The distance between a given inclusion and some other inclusion or feature in the sample may also be easily determined with the modified spindle stage. For example, FIG. 4 shows the depth of an inclusion 30 below the surface 32 of a host mineral can be directly measured once the polished surface of the mineral plate has been rotated into a vertical position. By viewing the sample parallel to the polished surface, one can readily locate shallow fluid inclusions that are suitable for in situ microanalysis. For these measurements, it is useful to cross the nicols of the microscope in order to clearly define the interface between the mineral and an immersion oil of matching refractive index.

The ability to determine the geometric features of fluid inclusion planes or individual inclusions has application to many important inclusion-related problems. However, it should be understood that the three-dimensional observation afforded by the modified spindle stage of this invention is not limited to fluid inclusion studies, but is also ideally suited to other studies involving microscopic observation in which the orientation of the feature being observed is important. These studies include, among others, microstructural analysis of deformed materials and fission track measurements. The following examples illustrate the utility of the modified spindle stage for particular applications.

EXAMPLE 1

The modified spindle stage can be used to identify primary fluid inclusions. The assignment of inclusion origin is the single most critical stage in the study of natural fluid inclusions. The empirical criteria used to identify inclusions of primary and secondary origin are based to a large extent on the distribution and orientation of inclusions with respect to crystallographic directions of the host mineral, and on the size and shape of the inclusions. Relating an inclusion or group of inclusions to a crystallographic direction in the host mineral is difficult, particularly when the host mineral does not display visible zoning. With this invention, the angular relations between a crystallographic direction in the host crystal and arrays of fluid inclusions can be precisely and easily determined. If the planes of fluid inclusions are not consistently parallel to prominent crystal directions, then it can be assumed that they are not primary fluid inclusions. The reverse, however, is not true. That is, fluid inclusions that occur along crystal growth directions are not always primary.

The most convincing evidence that a given group of fluid inclusions is primary is if the inclusions are restricted to a growth face in the host mineral. In the case of a mineral such as quartz that usually does not exhibit visible zoning, the angular relationship between optical constants and a planar array of fluid inclusions may be used to determine whether or not the inclusions were trapped on a growth surface. Although low quartz displays numerous crystal forms, trapping is most likely to occur on one or more of the five dominant form faces illustrated in FIGS. 5a and 5b. Thus, if the inclusions can be consistently related to one of these growth surfaces, one can claim with confidence that the inclusions are primary. Planes of secondary inclusions in quartz can occur along cleavages that are parallel to the rhombic faces, but these can usually be distinguished by their undulatory form (see, Roedder, Min. Soc. of Am., 12:644 (1984)). With the modified spindle vessel of this invention, it is possible to determine not only if the inclusions occur along a growth surface, but also to determine the crystal face on which trapping occurred.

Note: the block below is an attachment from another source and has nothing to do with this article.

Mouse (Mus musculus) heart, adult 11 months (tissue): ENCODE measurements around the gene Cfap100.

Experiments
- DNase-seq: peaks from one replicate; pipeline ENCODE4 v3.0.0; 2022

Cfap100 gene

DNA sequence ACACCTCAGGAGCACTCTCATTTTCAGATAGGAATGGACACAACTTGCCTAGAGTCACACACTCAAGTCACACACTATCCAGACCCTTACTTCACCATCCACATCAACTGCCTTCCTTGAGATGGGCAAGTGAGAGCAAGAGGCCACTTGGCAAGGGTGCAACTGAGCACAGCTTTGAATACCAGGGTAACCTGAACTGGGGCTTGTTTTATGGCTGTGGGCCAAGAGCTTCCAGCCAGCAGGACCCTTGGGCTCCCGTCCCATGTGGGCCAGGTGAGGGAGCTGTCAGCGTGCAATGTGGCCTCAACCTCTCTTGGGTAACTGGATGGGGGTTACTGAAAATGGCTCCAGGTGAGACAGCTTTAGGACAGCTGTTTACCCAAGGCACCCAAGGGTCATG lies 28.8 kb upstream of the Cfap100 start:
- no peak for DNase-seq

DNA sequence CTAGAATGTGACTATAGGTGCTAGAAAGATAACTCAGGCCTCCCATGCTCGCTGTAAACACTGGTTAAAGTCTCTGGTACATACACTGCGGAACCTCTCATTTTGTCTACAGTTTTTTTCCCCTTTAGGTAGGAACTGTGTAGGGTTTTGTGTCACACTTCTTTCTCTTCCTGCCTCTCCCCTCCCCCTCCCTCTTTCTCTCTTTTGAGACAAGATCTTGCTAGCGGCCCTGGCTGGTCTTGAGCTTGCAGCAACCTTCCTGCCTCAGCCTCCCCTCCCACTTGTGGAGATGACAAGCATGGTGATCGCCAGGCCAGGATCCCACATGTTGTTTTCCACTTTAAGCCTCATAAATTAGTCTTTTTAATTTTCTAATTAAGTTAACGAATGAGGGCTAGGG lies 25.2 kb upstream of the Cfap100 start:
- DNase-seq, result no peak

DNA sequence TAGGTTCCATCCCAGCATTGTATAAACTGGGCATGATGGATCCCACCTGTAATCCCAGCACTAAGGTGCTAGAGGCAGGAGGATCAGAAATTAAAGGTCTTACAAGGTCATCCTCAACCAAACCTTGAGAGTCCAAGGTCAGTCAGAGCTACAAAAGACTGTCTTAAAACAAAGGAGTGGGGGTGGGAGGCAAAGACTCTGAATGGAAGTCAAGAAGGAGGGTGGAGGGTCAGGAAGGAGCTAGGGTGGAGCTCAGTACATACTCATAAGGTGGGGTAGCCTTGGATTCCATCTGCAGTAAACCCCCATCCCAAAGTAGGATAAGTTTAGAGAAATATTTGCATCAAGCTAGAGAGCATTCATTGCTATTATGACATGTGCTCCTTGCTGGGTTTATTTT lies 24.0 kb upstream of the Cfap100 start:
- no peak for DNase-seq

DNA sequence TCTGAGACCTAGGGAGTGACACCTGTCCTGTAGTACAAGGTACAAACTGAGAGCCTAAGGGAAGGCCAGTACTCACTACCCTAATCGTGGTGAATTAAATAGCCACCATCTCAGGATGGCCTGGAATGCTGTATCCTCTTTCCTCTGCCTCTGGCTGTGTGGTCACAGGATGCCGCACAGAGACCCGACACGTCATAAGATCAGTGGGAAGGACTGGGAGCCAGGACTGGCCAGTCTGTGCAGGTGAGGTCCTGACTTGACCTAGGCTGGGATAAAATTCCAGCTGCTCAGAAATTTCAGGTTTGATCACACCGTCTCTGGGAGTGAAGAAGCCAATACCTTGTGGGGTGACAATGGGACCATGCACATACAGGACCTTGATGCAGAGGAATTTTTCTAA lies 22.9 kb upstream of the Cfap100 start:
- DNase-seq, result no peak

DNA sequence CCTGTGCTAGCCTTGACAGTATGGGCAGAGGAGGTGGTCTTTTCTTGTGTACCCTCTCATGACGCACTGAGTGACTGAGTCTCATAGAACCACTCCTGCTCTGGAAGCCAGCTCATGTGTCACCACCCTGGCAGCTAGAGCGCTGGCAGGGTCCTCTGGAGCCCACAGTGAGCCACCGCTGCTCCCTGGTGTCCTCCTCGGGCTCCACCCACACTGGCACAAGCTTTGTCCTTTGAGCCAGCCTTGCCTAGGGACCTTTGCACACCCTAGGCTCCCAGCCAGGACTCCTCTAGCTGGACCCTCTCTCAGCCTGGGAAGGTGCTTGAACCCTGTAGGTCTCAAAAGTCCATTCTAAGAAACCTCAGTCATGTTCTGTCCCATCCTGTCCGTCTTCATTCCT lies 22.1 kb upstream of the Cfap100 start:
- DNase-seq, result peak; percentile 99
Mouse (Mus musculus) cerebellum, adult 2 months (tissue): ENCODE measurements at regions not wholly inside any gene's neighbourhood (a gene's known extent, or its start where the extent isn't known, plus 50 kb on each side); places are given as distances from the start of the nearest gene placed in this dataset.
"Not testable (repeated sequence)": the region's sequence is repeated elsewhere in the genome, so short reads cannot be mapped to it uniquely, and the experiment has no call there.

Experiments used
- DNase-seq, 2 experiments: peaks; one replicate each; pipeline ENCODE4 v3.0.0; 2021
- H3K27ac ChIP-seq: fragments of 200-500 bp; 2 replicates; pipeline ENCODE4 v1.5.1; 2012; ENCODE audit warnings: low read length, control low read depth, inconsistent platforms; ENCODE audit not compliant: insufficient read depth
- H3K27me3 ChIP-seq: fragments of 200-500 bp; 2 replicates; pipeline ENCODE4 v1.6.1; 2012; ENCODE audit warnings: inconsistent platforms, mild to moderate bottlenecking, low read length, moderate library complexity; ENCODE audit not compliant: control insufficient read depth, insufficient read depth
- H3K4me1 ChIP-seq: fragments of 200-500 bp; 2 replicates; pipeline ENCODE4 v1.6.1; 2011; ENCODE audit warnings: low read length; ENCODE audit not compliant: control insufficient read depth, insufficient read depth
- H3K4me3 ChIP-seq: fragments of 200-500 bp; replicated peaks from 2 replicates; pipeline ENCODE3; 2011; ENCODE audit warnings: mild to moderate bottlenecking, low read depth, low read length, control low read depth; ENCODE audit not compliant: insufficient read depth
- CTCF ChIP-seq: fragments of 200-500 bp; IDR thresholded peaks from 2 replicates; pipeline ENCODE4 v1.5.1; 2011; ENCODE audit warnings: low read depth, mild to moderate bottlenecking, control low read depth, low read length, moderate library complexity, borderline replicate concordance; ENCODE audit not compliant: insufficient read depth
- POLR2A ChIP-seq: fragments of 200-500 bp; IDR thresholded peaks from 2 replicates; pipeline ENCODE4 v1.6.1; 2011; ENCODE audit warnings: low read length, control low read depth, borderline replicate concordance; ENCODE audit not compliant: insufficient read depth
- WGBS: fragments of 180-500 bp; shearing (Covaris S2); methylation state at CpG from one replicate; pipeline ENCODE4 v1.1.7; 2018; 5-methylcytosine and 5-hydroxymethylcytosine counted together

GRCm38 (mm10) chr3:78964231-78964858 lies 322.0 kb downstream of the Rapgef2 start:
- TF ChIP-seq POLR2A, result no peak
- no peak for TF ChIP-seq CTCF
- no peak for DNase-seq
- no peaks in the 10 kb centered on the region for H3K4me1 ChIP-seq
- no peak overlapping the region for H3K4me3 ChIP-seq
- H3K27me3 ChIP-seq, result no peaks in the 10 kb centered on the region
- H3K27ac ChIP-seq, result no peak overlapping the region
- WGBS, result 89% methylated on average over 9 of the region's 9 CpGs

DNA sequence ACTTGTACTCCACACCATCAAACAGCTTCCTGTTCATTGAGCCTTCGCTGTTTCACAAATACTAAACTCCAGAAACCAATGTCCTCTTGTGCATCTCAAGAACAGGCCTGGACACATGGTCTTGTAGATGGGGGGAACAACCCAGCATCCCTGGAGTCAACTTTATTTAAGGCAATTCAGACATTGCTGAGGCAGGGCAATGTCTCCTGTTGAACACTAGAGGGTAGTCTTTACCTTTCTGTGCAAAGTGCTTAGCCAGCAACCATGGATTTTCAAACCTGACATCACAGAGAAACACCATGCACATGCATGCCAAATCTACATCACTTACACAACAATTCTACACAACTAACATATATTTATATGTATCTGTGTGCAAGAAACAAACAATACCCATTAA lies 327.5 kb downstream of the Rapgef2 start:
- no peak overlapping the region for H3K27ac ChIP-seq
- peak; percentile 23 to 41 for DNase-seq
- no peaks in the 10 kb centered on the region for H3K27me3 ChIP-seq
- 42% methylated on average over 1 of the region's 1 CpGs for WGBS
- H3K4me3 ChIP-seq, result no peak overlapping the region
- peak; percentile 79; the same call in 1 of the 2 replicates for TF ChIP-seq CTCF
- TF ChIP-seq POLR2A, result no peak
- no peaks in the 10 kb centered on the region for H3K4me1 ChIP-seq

EXAMPLE 2

The modified spindle stage can be used to determine fluid inclusion phase ratios. Constant phase ratios in fluid inclusions is commonly cited as evidence for entrapment of homogenous fluid within a narrow range of temperature and pressure. Moreover, consistent phase ratios and microthermometric behavior amongst a group of inclusions is strong evidence that the inclusions have not leaked or re-equilibrated following entrapment. Conversely, the presence of coexisting vapor and Liquid rich fluid inclusions or inclusions with a range in liquid-to-vapor ratios provides evidence for immiscibility at the time of trapping or later leakage or necking. Visual estimates of fluid inclusion ratios from observation in two dimensions are unreliable and other researchers have recommended that two-dimensional evidence be confirmed by microthermometric analysis. However, as discussed above in conjunction with FIGS. 3a and 3b, evidence of coexisting liquid and vapor rich inclusions may be obtained using estimates of fluid inclusion phase ratios from observations in two mutually perpendicular directions of the fluid inclusion and the individual phases.

EXAMPLE 3

The modified spindle stage can be used for paleo-fracture analysis. Numerous studies have shown that the orientation of fluid healed fractures is a valuable paleostress indicator. Moreover, the angular relationship between planar arrays of secondary inclusions and microstructural and macrostructural features in the host rock can be used to correlate inclusion-decorated microcracks to specific deformational or mineralization events. For example, studying fluid inclusion with proven association with gold deposition may be an important research direction for improving the understanding of the nature and timing of mineralizing solutions in greenstone gold deposits.

Knowledge of the morphology, orientation, and density of annealed cracks in minerals is important to understanding paleo-permeability of a rock and how it evolved with time. For example, fluid inclusion orientation analysis is useful for reconstructing the geometry of fluid migration. Furthermore, precise measurements of the morphology of inclusions within annealed cracks will be useful for estimating inclusion formation conditions.